This, and what questions should we ask? are the two most fundamental questions you need to answer to put together great customer service surveys. People ask us it all the time.
The question’s very simple, and sometimes the answer is too. But sometimes, for some businesses, especially if you have a lot of repeat customers or a heavy support load, the answer can get complicated.
But don’t worry. There is an answer which suits you, and we can help you find it.
Like everything else in setting up a customer feedback project, this all depends on the golden rule – put yourself in the customer’s shoes. Like laughter (or a private jet), the golden rule makes everything easier.
So, if we’re following the golden rule, and putting our customers first, when’s the right time to request feedback? Let’s look at the options:
There’s no one-size-fits-all approach which will work for every business. Everyone is different. So let’s think about what our customers want:
So let’s see how any business, including yours, can give customers what they want:
The first question we ask someone when we’re helping them design a feedback schedule is “how frequently do you do something for your customers”?
By ‘do something’, we mean interactions like ‘customer places an order’, ‘you complete a project’, ‘a customer calls your helpdesk and gets a problem resolved’ or ‘you complete a new sale’. Any touchpoint between the customer and your business.
If the answer is ‘infrequently’, the answer is simple – send a short survey to the customer at every touchpoint. It’s best if you automate this, so for instance, when a call ends in your call-centre software, a survey is sent; or when a project is completed in your job management system, a survey is sent. This is real time customer feedback.
If your interactions are more complex, you have a few options:
Or you often deal with tricky issues which require multiple calls to a helpdesk to resolve, real-time surveying may be a bad idea.
In this situation, you’ll get better results from periodic and passive customer feedback – for example web forms, or footer links in your email. But if you take this approach , it’s crucially important that your customer can find these forms when they need them.
A customer who’s giving you feedback is effectively giving you free money. They are giving you the chance to retain their business, or to convert them from a customer into a brand advocate who will recommend you to their friends and colleagues. If a customer is kind enough to take time out and give you feedback, you need to make 100% sure that they find a feedback form before they lose interest.
One approach that we see great success with is a mix between real-time and periodic feedback – rate-limited real-time feedback. Or, ‘send a customer a feedback form every time you have an interaction with them unless you’ve sent them one in the past 3 months.’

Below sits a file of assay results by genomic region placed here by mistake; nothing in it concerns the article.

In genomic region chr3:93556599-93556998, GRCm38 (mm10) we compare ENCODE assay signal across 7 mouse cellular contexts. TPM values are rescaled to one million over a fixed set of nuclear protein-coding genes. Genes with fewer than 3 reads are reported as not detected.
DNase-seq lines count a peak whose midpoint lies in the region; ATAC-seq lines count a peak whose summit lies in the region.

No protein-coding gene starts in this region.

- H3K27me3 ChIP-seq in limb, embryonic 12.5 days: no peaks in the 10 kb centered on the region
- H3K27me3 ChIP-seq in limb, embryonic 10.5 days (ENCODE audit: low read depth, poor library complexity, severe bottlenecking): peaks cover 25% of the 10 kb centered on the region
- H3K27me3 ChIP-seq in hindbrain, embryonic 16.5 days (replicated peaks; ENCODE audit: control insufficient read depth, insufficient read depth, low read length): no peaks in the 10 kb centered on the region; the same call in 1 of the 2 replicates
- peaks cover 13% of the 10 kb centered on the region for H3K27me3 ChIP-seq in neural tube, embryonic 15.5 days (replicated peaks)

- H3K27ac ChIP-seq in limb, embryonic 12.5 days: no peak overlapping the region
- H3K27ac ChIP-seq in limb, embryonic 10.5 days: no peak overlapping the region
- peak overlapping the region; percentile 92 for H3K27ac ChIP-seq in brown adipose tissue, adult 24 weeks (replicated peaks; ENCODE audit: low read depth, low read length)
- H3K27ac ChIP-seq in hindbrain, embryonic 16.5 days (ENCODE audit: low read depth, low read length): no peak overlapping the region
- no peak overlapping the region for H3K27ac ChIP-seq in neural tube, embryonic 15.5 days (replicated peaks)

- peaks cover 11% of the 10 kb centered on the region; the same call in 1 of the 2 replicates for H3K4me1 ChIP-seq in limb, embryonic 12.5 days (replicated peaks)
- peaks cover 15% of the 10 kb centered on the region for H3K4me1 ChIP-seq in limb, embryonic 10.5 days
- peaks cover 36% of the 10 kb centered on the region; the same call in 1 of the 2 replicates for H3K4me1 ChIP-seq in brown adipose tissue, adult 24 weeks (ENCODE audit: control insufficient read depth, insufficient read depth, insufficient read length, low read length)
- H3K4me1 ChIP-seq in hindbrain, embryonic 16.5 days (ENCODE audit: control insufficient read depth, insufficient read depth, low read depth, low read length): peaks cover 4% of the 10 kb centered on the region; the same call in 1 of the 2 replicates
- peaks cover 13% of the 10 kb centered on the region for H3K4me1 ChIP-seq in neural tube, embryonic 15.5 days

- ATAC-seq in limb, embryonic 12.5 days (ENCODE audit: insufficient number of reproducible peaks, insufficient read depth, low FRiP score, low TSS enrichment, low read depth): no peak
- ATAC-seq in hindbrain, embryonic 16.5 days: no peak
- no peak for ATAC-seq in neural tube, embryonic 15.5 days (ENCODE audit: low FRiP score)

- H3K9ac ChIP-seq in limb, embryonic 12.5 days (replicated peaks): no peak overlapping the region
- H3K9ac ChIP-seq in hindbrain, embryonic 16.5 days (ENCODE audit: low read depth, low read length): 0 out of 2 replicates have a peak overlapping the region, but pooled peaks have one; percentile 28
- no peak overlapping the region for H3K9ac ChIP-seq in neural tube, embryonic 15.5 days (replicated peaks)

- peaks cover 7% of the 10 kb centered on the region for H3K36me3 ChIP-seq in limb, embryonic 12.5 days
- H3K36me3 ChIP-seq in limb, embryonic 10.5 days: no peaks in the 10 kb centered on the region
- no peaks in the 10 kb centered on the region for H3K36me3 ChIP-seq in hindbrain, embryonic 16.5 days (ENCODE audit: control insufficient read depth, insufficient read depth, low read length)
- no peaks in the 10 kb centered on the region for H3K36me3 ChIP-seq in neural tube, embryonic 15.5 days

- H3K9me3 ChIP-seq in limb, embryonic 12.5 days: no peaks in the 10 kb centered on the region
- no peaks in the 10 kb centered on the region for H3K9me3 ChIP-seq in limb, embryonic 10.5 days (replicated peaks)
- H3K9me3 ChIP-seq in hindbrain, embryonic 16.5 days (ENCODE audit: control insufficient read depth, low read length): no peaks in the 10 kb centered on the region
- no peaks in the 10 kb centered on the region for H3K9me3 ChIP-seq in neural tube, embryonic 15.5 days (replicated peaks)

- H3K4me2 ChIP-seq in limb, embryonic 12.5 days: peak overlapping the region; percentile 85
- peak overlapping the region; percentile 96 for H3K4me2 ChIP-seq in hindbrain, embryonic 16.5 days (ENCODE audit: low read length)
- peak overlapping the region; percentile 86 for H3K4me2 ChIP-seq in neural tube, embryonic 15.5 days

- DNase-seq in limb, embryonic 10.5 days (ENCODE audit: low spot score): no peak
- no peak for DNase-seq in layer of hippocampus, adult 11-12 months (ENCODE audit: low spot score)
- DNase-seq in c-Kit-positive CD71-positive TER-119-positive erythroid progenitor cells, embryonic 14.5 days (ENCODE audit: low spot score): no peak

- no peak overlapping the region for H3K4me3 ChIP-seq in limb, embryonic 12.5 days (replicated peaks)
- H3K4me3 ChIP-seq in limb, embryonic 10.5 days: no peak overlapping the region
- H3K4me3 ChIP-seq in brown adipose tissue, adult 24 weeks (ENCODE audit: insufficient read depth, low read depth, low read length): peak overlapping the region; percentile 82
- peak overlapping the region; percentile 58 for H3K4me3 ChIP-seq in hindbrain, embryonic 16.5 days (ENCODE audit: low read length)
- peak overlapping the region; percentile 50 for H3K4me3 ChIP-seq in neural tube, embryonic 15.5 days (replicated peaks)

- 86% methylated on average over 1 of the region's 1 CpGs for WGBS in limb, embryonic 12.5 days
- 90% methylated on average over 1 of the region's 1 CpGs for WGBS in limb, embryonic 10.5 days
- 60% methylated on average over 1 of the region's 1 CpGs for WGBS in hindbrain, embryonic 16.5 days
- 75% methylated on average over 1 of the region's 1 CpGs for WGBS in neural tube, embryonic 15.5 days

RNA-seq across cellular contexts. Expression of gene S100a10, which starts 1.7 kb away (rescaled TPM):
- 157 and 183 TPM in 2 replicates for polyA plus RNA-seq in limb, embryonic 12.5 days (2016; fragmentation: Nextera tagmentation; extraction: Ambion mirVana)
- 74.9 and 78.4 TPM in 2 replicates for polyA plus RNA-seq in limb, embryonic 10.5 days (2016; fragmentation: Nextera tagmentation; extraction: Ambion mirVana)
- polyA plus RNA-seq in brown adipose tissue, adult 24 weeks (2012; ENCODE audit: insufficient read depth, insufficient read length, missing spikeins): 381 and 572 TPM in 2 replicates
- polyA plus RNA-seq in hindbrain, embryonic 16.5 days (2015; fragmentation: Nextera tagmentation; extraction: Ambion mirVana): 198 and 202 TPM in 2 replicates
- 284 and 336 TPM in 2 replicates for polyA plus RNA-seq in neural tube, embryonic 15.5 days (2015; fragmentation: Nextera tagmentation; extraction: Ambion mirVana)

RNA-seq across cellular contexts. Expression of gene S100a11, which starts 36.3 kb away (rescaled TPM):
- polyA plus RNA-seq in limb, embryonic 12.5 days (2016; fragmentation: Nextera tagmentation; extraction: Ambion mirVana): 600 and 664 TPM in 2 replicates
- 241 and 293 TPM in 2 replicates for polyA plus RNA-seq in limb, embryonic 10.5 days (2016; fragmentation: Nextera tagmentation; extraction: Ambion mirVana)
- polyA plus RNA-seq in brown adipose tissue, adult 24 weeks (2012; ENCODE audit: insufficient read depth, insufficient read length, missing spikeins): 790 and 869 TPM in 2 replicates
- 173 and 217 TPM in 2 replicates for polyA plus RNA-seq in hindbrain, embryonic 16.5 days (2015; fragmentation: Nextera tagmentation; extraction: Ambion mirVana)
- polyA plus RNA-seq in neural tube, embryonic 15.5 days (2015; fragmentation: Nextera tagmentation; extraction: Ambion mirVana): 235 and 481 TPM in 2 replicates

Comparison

This is a pretty good compromise approach. Periodic surveys are rarely a good idea (we’ll get on to annual surveys, specifically, in just a second); but real-time surveys can be overwhelming. This way, customers who deal with you regularly are given a chance to feed back, but aren’t ‘spammed’ with forms so you don’t loose their goodwill.
Lots of companies try to measure and improve customer satisfaction with an annual survey, only to end up in one of two bad places:
This isn’t rocket science. If you ask all of your customers once a year whether they’re satisfied, some of them will have had problems 11 months ago. If you’ve left it this long to ask, do you think they’re going to trust you genuinely care?
Most people aren’t going to take you seriously, won’t tell you about the problems they had all those months ago, and won’t give you a chance to put things right; they’ll just pay closer attention to your competitors in future.
But there’s a problem at the other end of the spectrum as well. If you can get the communications right, people might just trust you enough to give you feedback. And if they do? Suddenly, your already-busy customer support team have a heap of customer feedback to comb through, so naturally only the ‘most important’ issues get dealt with, the rest get filed under ‘good to know’.
Unfortunately, to your customers, their particular feedback is the ‘most important’ thing. Anyone who raised a problem they wanted you to solve but ended up in the ‘good to know’ pile isn’t going to thank you for being kind enough to ask anyway. They’re going to pay closer attention to your competitors
If you can’t reasonably collect feedback in real-time, don’t run an annual survey. At the very worst, look at quarterly, or every 4 months. Rate-limited real time feedback (see above) can work well, too – alongside email footers and web forms.
Most importantly, just follow the golden rules:
It takes a bit more investment than simply blasting out an annual survey, but the rewards always far outweigh the costs.
If you’re running real-time feedback, there’s one massive factor you need to consider – you’re not automatically sending surveys, you’re automatically scheduling surveys.
If you’re running an e-commerce business, it’s no good sending a survey when a customer completes an order. You need to schedule one for when they’ve received their goods. If you’re checking that customers are happy with your sales process, it’s no good sending a survey when you close the deal, you need to schedule one for when they’re using your service or product.
If you’ve read all this and you’re still not sure when to send out your surveys, get in touch! We like nothing more than chatting to people who are passionate about their customers, so we’d love to hear the problems you’re dealing with and suggest solutions based on our experience.
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